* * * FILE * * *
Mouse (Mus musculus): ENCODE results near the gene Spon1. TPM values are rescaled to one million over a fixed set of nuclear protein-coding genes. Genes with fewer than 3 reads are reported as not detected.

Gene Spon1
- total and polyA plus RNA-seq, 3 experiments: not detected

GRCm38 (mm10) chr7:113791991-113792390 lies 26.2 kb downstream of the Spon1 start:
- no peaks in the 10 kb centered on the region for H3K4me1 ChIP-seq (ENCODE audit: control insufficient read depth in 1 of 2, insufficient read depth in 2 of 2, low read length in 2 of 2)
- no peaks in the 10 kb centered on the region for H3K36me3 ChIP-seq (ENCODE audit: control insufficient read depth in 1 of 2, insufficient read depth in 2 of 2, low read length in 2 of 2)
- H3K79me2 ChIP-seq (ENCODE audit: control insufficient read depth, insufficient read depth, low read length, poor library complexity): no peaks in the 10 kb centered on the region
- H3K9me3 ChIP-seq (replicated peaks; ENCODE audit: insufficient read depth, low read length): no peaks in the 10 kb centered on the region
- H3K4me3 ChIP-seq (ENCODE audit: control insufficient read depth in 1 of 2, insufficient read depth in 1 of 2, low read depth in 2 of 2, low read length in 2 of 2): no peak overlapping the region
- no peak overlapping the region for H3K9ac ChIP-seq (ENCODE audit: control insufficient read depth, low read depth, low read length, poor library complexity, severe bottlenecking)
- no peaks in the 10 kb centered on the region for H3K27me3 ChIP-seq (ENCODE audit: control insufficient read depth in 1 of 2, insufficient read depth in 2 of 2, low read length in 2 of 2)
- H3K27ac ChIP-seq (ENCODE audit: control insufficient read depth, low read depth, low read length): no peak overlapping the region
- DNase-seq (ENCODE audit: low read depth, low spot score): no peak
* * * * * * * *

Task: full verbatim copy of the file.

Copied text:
Mouse (Mus musculus): ENCODE results near the gene Spon1. TPM values are rescaled to one million over a fixed set of nuclear protein-coding genes. Genes with fewer than 3 reads are reported as not detected.

Gene Spon1
- total and polyA plus RNA-seq, 3 experiments: not detected

GRCm38 (mm10) chr7:113791991-113792390 lies 26.2 kb downstream of the Spon1 start:
- no peaks in the 10 kb centered on the region for H3K4me1 ChIP-seq (ENCODE audit: control insufficient read depth in 1 of 2, insufficient read depth in 2 of 2, low read length in 2 of 2)
- no peaks in the 10 kb centered on the region for H3K36me3 ChIP-seq (ENCODE audit: control insufficient read depth in 1 of 2, insufficient read depth in 2 of 2, low read length in 2 of 2)
- H3K79me2 ChIP-seq (ENCODE audit: control insufficient read depth, insufficient read depth, low read length, poor library complexity): no peaks in the 10 kb centered on the region
- H3K9me3 ChIP-seq (replicated peaks; ENCODE audit: insufficient read depth, low read length): no peaks in the 10 kb centered on the region
- H3K4me3 ChIP-seq (ENCODE audit: control insufficient read depth in 1 of 2, insufficient read depth in 1 of 2, low read depth in 2 of 2, low read length in 2 of 2): no peak overlapping the region
- no peak overlapping the region for H3K9ac ChIP-seq (ENCODE audit: control insufficient read depth, low read depth, low read length, poor library complexity, severe bottlenecking)
- no peaks in the 10 kb centered on the region for H3K27me3 ChIP-seq (ENCODE audit: control insufficient read depth in 1 of 2, insufficient read depth in 2 of 2, low read length in 2 of 2)
- H3K27ac ChIP-seq (ENCODE audit: control insufficient read depth, low read depth, low read length): no peak overlapping the region
- DNase-seq (ENCODE audit: low read depth, low spot score): no peak